Research Areas

Research within the Einstein-Mount Sinai Diabetes Researcher Center (ES-DRC) falls into six categories:

Islet Biology & Immunology

Members of this team collaborate on studies of various aspects of islet biology, with a focus on: understanding the basis for impaired glucose-stimulated insulin secretion and beta cell proliferation; the cellular and molecular pathways responsible for autoimmune activation; and ultimate elimination/loss of islet beta cells, with the goal of increasing beta cell mass and function. In these approaches, our team is developing imaging procedures and islet transplantation approaches to assess beta cell mass in vivo. In addition, our researchers are elucidating the molecular basis for the immune pathogenesis of type 1 diabetes in order to selectively suppress beta cell autoimmune attack. Using this information, along with the structural basis for T-cell signaling, this group has developed a novel technology to suppress beta cell–specific T-cell autoimunnity.

Signal Transduction

Investigators in this research program explore the mechanisms that govern how cells respond to hormones and other extracellular factors that directly regulate metabolism. Topics of investigation include the regulatory networks controlled by insulin, glucagon (a pancreatic hormone that raises glucose and fatty acid levels in the blood), cytokines (cell-signaling molecules), and various substances secreted by adipose (fat) tissue. Other research interests include how counter-regulatory hormones (hormones that have opposite effects) initiate, maintain, and stop insulin signaling and the interactions between insulin-responsive tissues and inflammatory cells that occur in obesity, diabetes, and related metabolic diseases. In particular, major efforts are focused on the various pathways that mediate glucose transport; fatty acid synthesis, secretion, and storage; nutrient sensing; and protein synthesis. Understanding these and other signaling pathways are key to our understanding altered metabolism in various insulin resistance and diabetic states.

Central and Peripheral Regulation of Metabolism

The dramatic increase in the prevalence of type 2 diabetes in developed and developing countries has been linked to the epidemic of obesity, but how obesity leads to diabetes is still not clear. Investigators is this group are studying the basic mechanisms linking diabetes and obesity, based on the premise that an imbalance between caloric intake and energy expenditure triggers endocrine/metabolic responses that accelerate dysregulation of glucose and lipid metabolism.

Diabetic Complications

Members of this group study the molecular, cellular, tissue, and integrative physiologic aspects of diabetes complications. All forms of diabetes are characterized by hyperglycemia (a relative or absolute lack of insulin action) and the development of diabetes-specific disease in the retina, renal glomerulus, and peripheral nerves. Diabetes is also associated with accelerated atherosclerotic disease affecting arteries that supply the heart, brain, and lower extremities. In addition to these classical complications, the intertwined diabetes and obesity epidemics are driving additional complications, such as a heightened risk for cancer and an increased prevalence of obesity-associated asthma (which has distinct molecular features from classical asthma).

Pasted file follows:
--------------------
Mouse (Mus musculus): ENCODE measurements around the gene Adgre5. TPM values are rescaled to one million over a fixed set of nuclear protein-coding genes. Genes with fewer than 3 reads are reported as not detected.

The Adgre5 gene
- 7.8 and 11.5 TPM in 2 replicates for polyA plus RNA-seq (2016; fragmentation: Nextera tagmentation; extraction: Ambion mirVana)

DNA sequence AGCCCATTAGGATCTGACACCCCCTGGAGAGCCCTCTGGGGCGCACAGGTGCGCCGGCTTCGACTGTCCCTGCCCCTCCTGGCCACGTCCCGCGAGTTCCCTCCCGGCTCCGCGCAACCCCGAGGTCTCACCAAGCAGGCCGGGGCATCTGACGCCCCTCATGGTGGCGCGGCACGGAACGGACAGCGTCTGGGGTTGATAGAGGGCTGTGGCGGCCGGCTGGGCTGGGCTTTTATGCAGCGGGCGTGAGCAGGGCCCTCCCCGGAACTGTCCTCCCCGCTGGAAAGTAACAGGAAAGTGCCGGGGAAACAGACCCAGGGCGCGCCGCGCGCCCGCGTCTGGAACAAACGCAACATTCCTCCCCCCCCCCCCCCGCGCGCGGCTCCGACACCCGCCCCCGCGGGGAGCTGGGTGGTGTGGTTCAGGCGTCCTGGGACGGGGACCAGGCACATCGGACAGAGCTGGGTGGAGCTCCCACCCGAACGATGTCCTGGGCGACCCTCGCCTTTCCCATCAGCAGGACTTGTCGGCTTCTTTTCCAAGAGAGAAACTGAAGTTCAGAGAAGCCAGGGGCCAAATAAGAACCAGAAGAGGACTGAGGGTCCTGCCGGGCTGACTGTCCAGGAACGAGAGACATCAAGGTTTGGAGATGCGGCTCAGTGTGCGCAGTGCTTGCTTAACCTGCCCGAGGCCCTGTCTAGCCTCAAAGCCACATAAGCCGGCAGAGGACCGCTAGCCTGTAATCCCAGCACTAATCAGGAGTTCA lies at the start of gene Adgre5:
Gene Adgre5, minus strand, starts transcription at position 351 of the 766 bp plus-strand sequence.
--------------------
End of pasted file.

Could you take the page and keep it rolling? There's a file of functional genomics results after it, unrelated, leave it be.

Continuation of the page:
Metabolic Patient-Oriented Research & Diabetes-Focused Clinical Trials

The ES-DRC is a nationally recognized site for patient-oriented metabolic research and diabetes-focused clinical trials, including the landmark Diabetes Control and Complications Trial (DCCT), the Diabetes Prevention Program (DPP) and, more recently, the Glycemia Reduction Approaches in Diabetes (GRADE), which compared four classes of commonly used diabetes medications (in combination with metformin) in real-world settings.

In addition, ES-DRC investigators perform patient-oriented research studies to address important questions that cannot be answered in animal or cell model systems. Our researchers are currently studying new ways to improve type 1 diabetes treatment, the etiology of hypoglycemia unawareness, and the integrated regulation of hepatic glucose production and sensitivity of peripheral tissues to insulin.

Social-Environmental Determinants of Metabolic Health

Our multidisciplinary scientists study the social, psychological, and environmental factors that affect the prevention and control of diabetes and its complications. These investigators are epidemiologic research, community-based participatory research, and randomized controlled trials to study: the prevention of type 2 diabetes and its complications, translation of interventions to the community, psychological determinants of metabolic health, and issues related to care of patients with pediatric type 1 or type 2 diabetes.